The Transportation Security Administration (TSA) last Friday said it plans to contract with the National Academy of Sciences to examine the health effects of backscatter X-ray-based Advanced Imaging Technology (AIT) machines that the agency uses to screen passengers at some aviation security checkpoints.

The Academy will convene a committee to review previous studies done to examine the health effects of the backscatter AIT machines and also review the processes that TSA and equipment manufacturers use to estimate radiation exposure to people who are screened by the machines.

TSA currently uses two types of AIT systems to screen passengers at airport security checkpoints, the backscatter systems, which are made by OSI Systems [OSIS], and millimeter wave-based technology systems, which are made by L-3 Communications [LLL]. There are no concerns being raised about the health effects of the millimeter wave AIT systems, which don’t emit ionizing radiation.

While the backscatter AIT systems do emit ionizing radiation, TSA and the Department of Homeland Security (DHS) have maintained, and trotted out various studies to prove their case, that these systems are harmless to travelers.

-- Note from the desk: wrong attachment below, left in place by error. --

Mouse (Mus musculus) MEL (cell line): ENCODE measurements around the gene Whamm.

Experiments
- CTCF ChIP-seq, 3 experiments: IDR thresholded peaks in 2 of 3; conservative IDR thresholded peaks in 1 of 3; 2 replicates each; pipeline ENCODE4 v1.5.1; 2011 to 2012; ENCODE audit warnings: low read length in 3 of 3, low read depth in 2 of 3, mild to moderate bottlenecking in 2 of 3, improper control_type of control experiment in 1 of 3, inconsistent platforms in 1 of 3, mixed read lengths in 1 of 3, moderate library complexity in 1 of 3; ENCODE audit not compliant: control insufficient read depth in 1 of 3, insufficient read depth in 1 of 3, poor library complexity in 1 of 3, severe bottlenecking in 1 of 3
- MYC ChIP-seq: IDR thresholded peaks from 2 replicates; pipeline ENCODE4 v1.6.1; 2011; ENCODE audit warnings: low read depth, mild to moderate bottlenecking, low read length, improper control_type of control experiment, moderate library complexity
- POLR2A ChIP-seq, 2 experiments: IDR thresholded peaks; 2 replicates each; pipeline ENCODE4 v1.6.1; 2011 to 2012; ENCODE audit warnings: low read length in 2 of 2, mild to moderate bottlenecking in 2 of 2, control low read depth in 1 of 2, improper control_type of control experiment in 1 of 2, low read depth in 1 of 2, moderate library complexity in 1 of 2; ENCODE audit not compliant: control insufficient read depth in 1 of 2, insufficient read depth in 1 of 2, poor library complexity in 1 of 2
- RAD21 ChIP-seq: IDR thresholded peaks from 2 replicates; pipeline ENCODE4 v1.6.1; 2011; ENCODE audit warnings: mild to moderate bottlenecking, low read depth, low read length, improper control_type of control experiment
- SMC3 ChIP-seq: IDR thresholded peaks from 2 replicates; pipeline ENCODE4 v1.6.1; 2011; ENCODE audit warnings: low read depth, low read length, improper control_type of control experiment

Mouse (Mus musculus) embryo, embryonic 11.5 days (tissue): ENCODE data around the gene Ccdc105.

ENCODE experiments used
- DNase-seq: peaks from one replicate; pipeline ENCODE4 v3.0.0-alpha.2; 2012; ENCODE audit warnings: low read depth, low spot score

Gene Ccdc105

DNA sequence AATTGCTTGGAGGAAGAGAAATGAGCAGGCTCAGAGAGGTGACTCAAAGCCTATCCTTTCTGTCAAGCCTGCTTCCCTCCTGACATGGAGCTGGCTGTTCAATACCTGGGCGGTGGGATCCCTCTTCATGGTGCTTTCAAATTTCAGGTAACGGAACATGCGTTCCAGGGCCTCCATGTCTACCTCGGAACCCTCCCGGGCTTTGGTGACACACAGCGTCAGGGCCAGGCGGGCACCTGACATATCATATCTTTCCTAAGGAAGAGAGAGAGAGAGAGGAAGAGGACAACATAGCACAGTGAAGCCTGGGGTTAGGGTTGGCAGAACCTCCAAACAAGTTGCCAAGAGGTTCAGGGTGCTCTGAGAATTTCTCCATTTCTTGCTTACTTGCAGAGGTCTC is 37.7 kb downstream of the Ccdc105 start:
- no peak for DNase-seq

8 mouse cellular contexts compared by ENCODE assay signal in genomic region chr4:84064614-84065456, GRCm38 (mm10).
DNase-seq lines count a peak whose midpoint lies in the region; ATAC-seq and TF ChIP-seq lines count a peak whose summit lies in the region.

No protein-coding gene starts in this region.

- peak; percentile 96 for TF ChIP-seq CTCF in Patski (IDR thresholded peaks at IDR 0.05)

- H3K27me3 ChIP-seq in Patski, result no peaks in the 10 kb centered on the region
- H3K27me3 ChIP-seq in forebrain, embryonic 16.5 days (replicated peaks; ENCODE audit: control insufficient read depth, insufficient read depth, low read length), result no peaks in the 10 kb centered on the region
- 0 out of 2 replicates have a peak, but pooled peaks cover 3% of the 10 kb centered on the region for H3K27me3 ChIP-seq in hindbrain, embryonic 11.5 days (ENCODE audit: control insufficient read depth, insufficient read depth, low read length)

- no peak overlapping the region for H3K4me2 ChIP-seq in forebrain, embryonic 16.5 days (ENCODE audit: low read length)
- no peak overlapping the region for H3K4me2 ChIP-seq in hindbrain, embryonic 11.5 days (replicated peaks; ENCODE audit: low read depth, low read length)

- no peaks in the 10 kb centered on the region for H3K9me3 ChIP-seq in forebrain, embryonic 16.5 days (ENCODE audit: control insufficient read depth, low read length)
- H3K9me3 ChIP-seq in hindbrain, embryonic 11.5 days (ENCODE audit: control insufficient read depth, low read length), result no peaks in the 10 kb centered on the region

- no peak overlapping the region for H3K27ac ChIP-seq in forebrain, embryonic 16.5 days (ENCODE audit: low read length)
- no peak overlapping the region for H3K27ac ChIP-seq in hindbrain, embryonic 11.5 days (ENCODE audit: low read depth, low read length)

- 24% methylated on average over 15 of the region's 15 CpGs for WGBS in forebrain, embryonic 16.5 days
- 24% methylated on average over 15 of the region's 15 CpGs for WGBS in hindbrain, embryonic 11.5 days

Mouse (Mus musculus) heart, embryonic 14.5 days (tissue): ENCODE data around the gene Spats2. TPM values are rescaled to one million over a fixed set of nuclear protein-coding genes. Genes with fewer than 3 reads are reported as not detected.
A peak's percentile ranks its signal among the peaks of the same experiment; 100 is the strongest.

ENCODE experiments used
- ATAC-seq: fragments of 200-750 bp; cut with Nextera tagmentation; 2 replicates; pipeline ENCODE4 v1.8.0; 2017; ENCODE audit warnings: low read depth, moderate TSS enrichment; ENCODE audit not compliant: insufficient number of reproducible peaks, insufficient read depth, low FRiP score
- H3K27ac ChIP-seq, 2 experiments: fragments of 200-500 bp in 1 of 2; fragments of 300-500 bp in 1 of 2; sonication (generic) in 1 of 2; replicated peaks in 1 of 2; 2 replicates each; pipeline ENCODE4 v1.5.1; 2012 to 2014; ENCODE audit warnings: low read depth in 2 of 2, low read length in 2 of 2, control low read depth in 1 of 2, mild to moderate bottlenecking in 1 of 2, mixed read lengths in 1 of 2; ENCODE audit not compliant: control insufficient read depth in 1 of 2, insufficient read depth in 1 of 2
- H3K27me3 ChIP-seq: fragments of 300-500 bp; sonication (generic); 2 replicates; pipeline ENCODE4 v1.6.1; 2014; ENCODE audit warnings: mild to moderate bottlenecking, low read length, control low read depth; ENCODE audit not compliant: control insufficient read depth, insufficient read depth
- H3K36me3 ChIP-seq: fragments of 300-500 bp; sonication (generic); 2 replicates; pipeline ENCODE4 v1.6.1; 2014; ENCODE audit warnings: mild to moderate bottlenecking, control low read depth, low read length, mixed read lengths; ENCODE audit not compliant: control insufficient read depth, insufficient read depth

Earlier this year, the DHS Inspector General reported that TSA is in compliance with standards that have been established to verify the safe radiation dose emitted by the backscatter body scanners and that these systems deliver minimal amounts of radiation (Defense Daily, Feb. 29). TSA has cited numerous other studies previously in defense of its use of these machines.

More recently, the European Commission in the spring issued a report by its scientific group saying the backscatter X-ray machines, which are also being used at a number of airports worldwide, present the same risks to radiation as from naturally occurring sources in the environment. However, the report did say that there may be potential concerns with certain groups of people such as children and pregnant women.

Last year researchers from two universities in California also published their findings that the risks to people of getting cancer by going through the backscatter AIT systems are so low as to be of no concern (Defense Daily, March 30, 2011).

Despite the various studies showing little to no health risks to passengers who are screened by the backscatter AIT systems, Sen. Susan Collins (R-Maine) introduced legislation requiring TSA to conduct an independent study of the health effects of these systems.

Collins, who is the ranking member of the Senate Homeland Security and Governmental Affairs Committee, said in a statement on Monday that she is “pleased” that the National Academy of Sciences is going to investigate the health effects on passengers and TSA screeners of the backscatter AIT machines.

“While TSA has told the public that the amount of radiation emitted from these machines is small, passengers and some scientific experts have raised questions about the impact of repeated exposure to this radiation,” Collins said. “Pregnant women, children, the elderly, and as much as five percent of the adult population, are more sensitive to radiation exposure. This independent study should help us to finally answer those questions.”